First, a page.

By Samir Pheng
Following the turmoil on Facebook, YouTube and Twitter in the aftermath of the Surya Subedi “ambush,” when students protested against the work of the U.N. human rights envoy to Cambodia, I can’ help but give my opinion as a fellow Cambodian. To some extent, I believe, human rights are a Western concept created by Westerners to ensure Western domination.
After World War II, the U.N. adopted human rights rhetoric and transformed it into a universal value imposable to every country in the world.
In developing countries, foreign aid is conditional on Western norms such as free speech, fair elections. In a sense, this notion has always been used by the West to impose its rule.
Nonetheless, Mr. Subedi’s recent report on human rights in Cambodia, and if we take into account recent events, resembles a poem of pastoral praise comparatively: elections are as chaotic as ever; the main opposition leader is exiled; our Prime Minister threatens so many people that I wonder if he will consider me as one of his enemies. Vote buying, fraud, ghost voters—these are all reminiscent of previous elections. One thing at least is certain: We all know who’s going to win. Hell, he even said it himself.
Now what does Mr. Subedi gain from submitting a report describing the horrendous human rights violations in Cambodia? Will he become famous and possibly get a promotion?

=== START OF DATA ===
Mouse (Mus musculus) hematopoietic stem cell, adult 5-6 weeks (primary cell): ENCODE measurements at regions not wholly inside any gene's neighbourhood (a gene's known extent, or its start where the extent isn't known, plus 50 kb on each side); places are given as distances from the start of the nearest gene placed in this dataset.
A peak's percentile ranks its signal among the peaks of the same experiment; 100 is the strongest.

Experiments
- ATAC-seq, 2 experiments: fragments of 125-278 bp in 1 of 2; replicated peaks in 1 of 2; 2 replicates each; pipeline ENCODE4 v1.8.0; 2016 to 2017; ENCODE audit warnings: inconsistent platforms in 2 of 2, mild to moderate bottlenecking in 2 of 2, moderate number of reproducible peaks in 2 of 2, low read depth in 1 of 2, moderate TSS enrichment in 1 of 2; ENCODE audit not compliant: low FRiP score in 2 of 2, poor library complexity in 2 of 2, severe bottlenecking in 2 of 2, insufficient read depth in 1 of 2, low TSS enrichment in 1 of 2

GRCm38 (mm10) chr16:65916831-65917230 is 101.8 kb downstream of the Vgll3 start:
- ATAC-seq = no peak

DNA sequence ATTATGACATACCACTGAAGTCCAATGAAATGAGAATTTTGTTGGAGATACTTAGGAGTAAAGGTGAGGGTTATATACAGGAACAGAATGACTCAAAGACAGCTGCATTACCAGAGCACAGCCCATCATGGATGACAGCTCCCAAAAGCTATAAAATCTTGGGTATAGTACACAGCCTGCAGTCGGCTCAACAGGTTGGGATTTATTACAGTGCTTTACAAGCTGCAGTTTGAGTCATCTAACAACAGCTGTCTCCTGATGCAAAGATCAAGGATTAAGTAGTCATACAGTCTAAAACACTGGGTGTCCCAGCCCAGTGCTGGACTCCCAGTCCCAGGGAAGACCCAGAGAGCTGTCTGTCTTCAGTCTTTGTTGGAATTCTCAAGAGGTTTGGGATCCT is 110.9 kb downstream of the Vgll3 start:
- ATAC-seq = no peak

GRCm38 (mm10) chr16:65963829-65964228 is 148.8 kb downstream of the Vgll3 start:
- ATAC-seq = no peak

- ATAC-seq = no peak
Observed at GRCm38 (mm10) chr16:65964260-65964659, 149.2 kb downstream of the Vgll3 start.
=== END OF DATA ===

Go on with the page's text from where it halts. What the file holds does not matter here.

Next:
Maybe. But most people who work at the U.N. office don’t do it for a promotion or for the money, unless they have received bad advice.
But this is not the matter. For us however, a bad human rights report means a certain reticence by Western investments in Cambodia.
But, then again, thank god for the Chinese, they don’t seem to care much about human rights.
Therefore, his reports affect the general economy, particularly tourism, but also the government’s legitimacy, which is kind of important considering that Cambodia had always eyed a non-permanent seat at the U.N. Security Council.
From a more naive viewpoint, a bad report on human rights might also push the government to respect human rights which, let’s face it, are the rights of every human, meaning you, me and every Cambodian.
Now, such rights might not seem much to the protesting university students, who are clearly not affected by these issues. But these rights give other Cambodians, local farmers, small vendors and house owners a sense of reassurance of hope especially at a time when our own justice system is seriously in question.
To quote the words of a former president of France: “When people lose hope, anger will always find a way to express itself.”
Samir Pheng is a graduate student at Sciences Po Bordeaux, France.
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